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  • Writer's pictureTim Carpenter, Kansas Reflector

Lawmakers, lobbyists skirmish over Kansas House committee’s ‘regulatory relief’ bill

Michael Austin, a lobbyist with Americans for Prosperity of Kansas, urged a Kansas House committee Monday to advance a bill creating a regulatory relief division in the office of Attorney General Kris Kobach that had power to suspend laws, rules and regulations for benefit of select businesses. (Kansas Reflector screen capture of Kansas Legislature’s YouTube channel)


By Tim Carpenter, Kansas Reflector


TOPEKA — The Kansas House committee’s hearing on a bill creating a “regulatory relief” division in the executive branch of state government began running off the rails Monday as soon as a legislative staff member confirmed the office of Attorney General Kris Kobach would be granted power to suspend laws, regulations and rules for chosen businesses.


Charles Reimer, who serves the House and Senate commerce committees as an assistant revisor of statutes, offered nuts and bolts of House Bill 2821. He said the new division on regulatory overreach would be controlled by Kobach, a Republican. It would be accompanied by an 11-member advisory council appointed, if current political trends held, by Republicans.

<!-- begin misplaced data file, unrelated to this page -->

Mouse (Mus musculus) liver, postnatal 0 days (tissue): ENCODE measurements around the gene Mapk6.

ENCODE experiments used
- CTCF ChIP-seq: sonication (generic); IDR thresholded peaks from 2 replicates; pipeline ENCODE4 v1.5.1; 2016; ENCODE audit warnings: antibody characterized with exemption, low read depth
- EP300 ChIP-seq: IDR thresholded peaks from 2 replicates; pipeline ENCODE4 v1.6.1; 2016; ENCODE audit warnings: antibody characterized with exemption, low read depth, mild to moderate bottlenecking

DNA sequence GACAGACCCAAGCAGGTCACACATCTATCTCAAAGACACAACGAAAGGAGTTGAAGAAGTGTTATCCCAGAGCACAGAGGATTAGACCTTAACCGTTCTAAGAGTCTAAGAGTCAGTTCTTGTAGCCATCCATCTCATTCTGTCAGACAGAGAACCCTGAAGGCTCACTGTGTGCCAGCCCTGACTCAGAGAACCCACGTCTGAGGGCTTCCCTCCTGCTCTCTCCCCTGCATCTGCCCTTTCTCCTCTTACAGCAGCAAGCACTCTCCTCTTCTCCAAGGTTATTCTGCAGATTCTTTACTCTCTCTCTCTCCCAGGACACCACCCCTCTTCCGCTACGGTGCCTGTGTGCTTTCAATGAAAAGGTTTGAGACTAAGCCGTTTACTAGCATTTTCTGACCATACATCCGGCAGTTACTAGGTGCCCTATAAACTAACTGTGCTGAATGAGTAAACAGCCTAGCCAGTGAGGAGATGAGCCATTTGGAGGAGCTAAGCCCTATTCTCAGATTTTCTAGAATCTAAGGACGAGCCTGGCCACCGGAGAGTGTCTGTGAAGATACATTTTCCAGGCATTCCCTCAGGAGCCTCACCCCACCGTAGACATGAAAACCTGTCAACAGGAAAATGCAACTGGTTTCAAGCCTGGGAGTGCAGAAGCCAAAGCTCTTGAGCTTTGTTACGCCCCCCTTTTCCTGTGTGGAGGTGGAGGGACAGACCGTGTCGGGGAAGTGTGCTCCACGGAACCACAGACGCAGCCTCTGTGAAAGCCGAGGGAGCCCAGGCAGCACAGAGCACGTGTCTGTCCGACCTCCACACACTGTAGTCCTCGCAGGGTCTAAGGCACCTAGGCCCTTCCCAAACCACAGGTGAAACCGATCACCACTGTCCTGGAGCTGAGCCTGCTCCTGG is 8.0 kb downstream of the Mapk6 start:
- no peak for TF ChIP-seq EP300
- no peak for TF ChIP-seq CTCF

The panel would vote on which state laws, rules or regulations could be suspended for up to 24 months to benefit specific innovative companies vowing to deliver value to consumers.


The new division would require hiring of more lawyers in the attorney general’s office and the selection of a director of regulatory relief. Under the House version of the bill, a state regulatory agency could argue against approval of a company’s application to be part of the so-called “sandbox” program for cutting-edge businesses. Applications from companies eager to shed the yoke of state government mandate would be exempt from the Kansas Open Records Act. Deliberations of the advisory panel would be exempt from the Kansas Open Meetings Act.


“In a nutshell,” Reimer said, “it provides an opportunity for businesses to have certain regulations and statutes waived so they can provide what the bill describes as an ‘innovative offering’ to consumers of Kansas for a limited time.”


He said the attorney general’s new division also would strive to identify regulations, rules or laws that unnecessarily hampered business growth and were ripe for repeal by legislators and the governor.


Kobach didn’t testify for or against the bill, but it was endorsed by the Kansas Chamber, Americans for Prosperity and other pro-business lobbying organizations. A central advocate for the concept has been the American Legislative Exchange Council, a libertarian political advocacy organization.


Questions about ramifications of the bill were raised by the Kansas Board of Healing Arts due to concern about how health licensing could be weakened and patient care imperiled. There was opposition from the Kansas Sierra Club, which argued one consequence of the bill could be widespread disregard for state environmental regulations related to wildlife, water and soil resources.


Rep. Dan Osman, an attorney and Overland Park Democrat, said the legislative branch of Kansas government was assigned the task of adopting and repealing laws, rules and regulations. The House bill would introduce a structure into the state’s executive branch in which the attorney general held sway over when, where and how long established state laws, rules or regulations would be applied to certain companies, Osman said.